NOAA Water Resources for Planners
You'll learn about:
The goals and objectives of the NOAA Water Initiative, and how it can be leveraged to provide more effective information to plan for extreme water events
Identifying data, models, tools, and methods from NOAA and its partners that can be employed to plan for water-related issues
The critical role that partnerships play in the implementation of these water-related information resources within communities
Whether too much, too little, or of poor quality, water presents a severe risk to our health, safety, environment, and economic security. These issues are a priority for the National Oceanic and Atmospheric Administration (NOAA) and its partners as we launch a comprehensive new effort to supply the data, tools, and information services necessary to address the water-related challenges our communities are facing. This session will provide an in-depth look into new information resources that will enhance the ability to address water-related issues though community planning. The NOAA Water Model brings an enhanced network of water level gauges to bear, providing timely information to drive water forecasts at a neighborhood scale. The National Integrated Drought Information System (NIDIS) provides the best available science, information and tools to assess the potential impacts of drought. The Digital Coast is a partnership and user-driven enabling platform that includes information resources for examining coastal inundation risk. Recognizing that the provision of information alone is often not enough to facilitate the development of on-the-ground actions, this session will also explore creative partnerships that are helping communities apply information to support local decision making.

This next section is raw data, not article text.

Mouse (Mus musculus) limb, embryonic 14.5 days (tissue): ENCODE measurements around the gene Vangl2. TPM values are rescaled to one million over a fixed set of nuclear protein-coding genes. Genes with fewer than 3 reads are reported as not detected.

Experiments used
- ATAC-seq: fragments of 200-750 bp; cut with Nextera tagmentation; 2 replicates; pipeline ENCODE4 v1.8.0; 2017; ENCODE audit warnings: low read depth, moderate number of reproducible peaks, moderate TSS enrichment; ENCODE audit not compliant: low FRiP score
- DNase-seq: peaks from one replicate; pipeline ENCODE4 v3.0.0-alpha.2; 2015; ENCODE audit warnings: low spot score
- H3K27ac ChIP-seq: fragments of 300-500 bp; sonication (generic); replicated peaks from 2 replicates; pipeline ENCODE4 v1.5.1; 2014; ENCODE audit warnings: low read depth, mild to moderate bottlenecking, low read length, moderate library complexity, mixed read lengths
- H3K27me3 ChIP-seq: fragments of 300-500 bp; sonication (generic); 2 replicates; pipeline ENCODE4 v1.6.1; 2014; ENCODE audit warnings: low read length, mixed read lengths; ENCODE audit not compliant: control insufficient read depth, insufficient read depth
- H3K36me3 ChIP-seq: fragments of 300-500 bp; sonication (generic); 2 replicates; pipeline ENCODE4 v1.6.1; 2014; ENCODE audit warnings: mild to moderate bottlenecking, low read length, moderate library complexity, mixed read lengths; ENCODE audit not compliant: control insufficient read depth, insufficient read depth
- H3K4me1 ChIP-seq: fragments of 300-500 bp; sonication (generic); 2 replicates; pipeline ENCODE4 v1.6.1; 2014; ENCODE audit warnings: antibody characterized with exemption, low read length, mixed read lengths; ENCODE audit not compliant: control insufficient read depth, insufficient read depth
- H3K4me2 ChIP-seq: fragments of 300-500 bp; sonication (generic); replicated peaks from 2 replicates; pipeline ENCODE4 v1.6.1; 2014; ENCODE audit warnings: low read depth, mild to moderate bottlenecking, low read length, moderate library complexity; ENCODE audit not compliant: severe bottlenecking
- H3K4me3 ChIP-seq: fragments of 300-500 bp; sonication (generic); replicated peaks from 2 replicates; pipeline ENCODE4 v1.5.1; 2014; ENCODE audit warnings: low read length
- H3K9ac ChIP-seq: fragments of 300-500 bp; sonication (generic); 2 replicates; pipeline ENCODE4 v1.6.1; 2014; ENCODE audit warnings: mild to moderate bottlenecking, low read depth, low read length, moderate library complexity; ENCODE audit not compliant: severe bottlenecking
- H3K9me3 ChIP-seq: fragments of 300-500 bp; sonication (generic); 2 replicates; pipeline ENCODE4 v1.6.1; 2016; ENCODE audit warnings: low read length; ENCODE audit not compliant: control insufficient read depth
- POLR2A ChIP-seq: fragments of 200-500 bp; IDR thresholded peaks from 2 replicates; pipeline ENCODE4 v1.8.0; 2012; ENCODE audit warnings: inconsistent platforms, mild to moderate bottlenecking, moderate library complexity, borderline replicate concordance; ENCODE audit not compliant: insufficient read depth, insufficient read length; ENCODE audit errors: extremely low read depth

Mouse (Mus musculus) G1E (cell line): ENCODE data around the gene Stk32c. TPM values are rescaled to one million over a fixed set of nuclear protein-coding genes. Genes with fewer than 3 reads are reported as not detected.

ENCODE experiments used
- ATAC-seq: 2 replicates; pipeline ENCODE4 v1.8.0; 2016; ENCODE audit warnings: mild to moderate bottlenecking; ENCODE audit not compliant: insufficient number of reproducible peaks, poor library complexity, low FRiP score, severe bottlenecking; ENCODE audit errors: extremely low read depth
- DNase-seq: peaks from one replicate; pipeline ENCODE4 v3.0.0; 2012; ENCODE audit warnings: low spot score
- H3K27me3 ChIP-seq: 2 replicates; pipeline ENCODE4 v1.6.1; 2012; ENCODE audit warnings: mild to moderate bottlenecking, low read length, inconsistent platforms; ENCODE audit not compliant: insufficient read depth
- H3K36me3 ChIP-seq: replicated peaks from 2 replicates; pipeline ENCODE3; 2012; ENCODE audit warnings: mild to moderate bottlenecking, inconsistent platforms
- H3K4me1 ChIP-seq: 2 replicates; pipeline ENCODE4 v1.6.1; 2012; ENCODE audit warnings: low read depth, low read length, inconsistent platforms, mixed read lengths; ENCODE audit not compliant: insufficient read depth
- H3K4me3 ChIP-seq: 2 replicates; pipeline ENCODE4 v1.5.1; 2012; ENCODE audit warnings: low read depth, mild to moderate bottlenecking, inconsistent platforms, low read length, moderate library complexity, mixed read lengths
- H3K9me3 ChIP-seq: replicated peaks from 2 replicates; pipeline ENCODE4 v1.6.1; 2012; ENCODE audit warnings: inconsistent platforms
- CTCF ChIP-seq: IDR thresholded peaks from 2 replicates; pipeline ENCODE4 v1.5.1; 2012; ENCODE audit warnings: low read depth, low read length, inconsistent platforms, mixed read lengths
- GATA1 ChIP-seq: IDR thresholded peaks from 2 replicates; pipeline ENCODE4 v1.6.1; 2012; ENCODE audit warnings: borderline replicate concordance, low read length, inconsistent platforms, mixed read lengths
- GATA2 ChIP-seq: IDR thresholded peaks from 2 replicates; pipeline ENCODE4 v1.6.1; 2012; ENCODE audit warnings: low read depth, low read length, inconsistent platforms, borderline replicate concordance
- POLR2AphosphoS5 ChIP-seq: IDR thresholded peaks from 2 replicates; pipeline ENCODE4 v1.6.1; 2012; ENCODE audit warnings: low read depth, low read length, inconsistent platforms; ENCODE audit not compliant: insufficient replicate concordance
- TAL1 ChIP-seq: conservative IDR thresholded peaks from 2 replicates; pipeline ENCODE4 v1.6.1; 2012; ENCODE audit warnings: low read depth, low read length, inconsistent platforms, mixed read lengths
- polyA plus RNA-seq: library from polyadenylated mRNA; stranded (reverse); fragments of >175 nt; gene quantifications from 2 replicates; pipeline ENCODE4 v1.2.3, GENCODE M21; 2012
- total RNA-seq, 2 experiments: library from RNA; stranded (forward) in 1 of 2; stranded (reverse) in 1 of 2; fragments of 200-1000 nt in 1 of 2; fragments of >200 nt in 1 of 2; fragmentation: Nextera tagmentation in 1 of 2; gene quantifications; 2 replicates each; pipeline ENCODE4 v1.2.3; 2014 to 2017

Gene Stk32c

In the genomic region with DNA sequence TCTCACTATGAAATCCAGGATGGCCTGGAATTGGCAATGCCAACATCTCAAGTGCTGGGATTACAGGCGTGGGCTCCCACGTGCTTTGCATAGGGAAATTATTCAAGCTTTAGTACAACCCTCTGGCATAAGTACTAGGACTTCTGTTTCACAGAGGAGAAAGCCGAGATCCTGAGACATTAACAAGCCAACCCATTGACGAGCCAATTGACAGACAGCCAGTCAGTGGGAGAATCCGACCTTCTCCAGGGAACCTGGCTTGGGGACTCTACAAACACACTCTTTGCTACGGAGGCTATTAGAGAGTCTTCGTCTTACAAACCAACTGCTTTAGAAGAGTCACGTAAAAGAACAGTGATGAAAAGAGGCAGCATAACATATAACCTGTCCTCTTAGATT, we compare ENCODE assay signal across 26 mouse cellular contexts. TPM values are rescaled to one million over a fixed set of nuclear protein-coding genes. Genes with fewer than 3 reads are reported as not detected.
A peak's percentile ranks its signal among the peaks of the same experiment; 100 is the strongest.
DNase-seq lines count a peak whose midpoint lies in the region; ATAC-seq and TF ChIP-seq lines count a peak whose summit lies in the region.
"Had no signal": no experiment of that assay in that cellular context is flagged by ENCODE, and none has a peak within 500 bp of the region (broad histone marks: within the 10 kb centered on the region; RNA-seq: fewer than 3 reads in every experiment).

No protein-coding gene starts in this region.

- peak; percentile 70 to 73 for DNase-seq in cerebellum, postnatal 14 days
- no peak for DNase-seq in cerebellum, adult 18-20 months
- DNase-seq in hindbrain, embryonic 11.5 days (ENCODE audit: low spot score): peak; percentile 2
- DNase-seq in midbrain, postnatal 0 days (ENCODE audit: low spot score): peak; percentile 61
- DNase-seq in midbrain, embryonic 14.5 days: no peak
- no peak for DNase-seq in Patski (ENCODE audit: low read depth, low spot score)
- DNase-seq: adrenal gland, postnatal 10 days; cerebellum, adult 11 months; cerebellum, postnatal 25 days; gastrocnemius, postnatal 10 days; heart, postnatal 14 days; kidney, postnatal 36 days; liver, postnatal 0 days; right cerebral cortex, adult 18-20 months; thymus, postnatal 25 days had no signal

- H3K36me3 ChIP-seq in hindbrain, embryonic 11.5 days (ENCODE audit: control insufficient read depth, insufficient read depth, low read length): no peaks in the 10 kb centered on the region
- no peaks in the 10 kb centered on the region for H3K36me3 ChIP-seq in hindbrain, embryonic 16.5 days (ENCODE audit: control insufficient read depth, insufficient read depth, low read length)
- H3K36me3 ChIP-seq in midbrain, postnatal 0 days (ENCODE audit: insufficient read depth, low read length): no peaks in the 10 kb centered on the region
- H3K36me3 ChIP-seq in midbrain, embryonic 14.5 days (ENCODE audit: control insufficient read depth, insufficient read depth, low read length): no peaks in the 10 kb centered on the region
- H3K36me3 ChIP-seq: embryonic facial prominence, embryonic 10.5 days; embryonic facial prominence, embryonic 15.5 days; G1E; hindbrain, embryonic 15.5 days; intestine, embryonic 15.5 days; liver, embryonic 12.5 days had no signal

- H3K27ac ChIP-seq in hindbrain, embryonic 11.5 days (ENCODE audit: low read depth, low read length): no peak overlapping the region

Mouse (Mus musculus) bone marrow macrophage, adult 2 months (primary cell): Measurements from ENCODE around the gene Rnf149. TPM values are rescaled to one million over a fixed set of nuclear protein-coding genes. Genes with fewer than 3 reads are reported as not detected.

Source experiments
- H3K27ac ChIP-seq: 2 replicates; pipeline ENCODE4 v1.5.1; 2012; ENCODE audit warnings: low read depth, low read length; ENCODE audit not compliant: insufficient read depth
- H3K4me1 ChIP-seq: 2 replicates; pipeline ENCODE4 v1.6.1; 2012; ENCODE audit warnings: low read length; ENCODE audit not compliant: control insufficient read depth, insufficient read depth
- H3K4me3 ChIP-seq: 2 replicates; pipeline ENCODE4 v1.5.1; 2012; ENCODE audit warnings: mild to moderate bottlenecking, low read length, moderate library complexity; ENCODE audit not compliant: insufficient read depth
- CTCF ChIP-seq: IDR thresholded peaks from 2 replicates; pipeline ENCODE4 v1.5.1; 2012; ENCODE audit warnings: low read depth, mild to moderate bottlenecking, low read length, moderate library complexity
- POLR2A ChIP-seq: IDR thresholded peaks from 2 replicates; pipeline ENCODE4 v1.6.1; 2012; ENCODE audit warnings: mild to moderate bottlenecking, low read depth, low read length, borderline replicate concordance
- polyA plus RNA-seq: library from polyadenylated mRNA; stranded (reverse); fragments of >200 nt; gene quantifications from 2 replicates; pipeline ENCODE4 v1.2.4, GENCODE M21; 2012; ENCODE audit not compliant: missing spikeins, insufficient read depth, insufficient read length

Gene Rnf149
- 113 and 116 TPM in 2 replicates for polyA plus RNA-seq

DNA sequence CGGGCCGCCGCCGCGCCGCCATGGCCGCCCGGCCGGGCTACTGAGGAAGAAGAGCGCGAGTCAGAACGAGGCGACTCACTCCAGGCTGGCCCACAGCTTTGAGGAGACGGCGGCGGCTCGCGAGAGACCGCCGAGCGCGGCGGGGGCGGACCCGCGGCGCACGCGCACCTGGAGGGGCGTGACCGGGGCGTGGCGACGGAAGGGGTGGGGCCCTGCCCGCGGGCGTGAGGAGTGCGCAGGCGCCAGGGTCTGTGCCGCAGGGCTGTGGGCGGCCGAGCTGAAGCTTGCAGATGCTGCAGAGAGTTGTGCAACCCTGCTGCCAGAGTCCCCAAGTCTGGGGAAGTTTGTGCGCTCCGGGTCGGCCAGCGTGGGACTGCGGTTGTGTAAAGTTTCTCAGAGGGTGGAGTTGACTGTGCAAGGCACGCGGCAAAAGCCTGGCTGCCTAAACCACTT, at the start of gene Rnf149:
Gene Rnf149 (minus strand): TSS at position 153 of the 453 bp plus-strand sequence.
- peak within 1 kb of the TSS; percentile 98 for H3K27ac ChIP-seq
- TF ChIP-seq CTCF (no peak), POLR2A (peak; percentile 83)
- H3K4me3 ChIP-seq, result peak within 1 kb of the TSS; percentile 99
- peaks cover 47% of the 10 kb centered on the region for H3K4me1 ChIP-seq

, Silver Spring
Confirmed SpeakerClaudia Nierenberg is a Program Advisor with National Integrated Drought Information System (NIDIS). Claudia has worked for the past twenty years in global change research, focusing on the development of research and related activities to support climate risk management. In recent years, her focus has been on adaptation, collaborative research networks, and federal coordination in adaptation science. Ms. Nierenberg has served on numerous interagency committees and currently serves on the steering committee for the National Drought Resilience Partnership. She holds a bachelor's degree in English literature from the University of Virginia, and a master's degree in International Affairs from Columbia University.
, NOAA Office for Coastal Management
Confirmed SpeakerNicholas (Miki) Schmidt is chief of the Science and Geospatial Division for NOAA’s Office for Coastal Management. Previously, Schmidt served as division chief for NOAA’s Coastal Services Center. After serving as a manager of the Center's GIS program for four years, Schmidt became deputy chief of the Coastal Geospatial Services division, which leads the Center's GIS and remote sensing activities. In 2004, he was named division chief. Schmidt originally joined NOAA in 1996. An expert in applying geospatial technologies, Schmidt has had a long career with the federal government. From 1988 to 1991, he served as a civilian remote sensing scientist for the U.S. Army's Strategic Defense Command. He then joined NASA's commercial remote sensing program, working with private industry to develop new remote sensing products and services. Schmidt holds a master's degree in geography and a bachelor's degree in marine science, both from the University of South Carolina.
, U.S. Dept. of Commerce
, Silver Spring
Confirmed SpeakerAs Program Director for the US National Oceanic and Atmospheric Administration’s (NOAA) Climate Program Office’s, Sectoral Applications Research Program (SARP), Nancy administers an interdisciplinary grants program that supports applications research on how climate information can be better incorporated into decision making within key socio-economic sectors. Currently the program is focusing on the water resource management and urban planning sectors as well as concentrating efforts on coping with extreme events such as droughts and floods. She also co-leads an initiative with the National Integrated Drought Information System (NIDIS) on Coping with Drought. Nancy works with SARP and NIDIS-funded investigators to use and transfer newly developed knowledge, tools and methodologies to decision makers, policy makers and climate scientists. Finally, Nancy is co-lead of the Water AND Built Environment theme teams of the Federal Government’s Climate Data and Tools (CDAT) Interagency Working Group, heading the Climate Resilience Toolkit effort for that sector. Nancy has a Ph.D. from the University of Maryland in Geography with a focus on natural hazard response and adaptation. She also has past experience as a researcher for a local planning commission.
, East Brunswick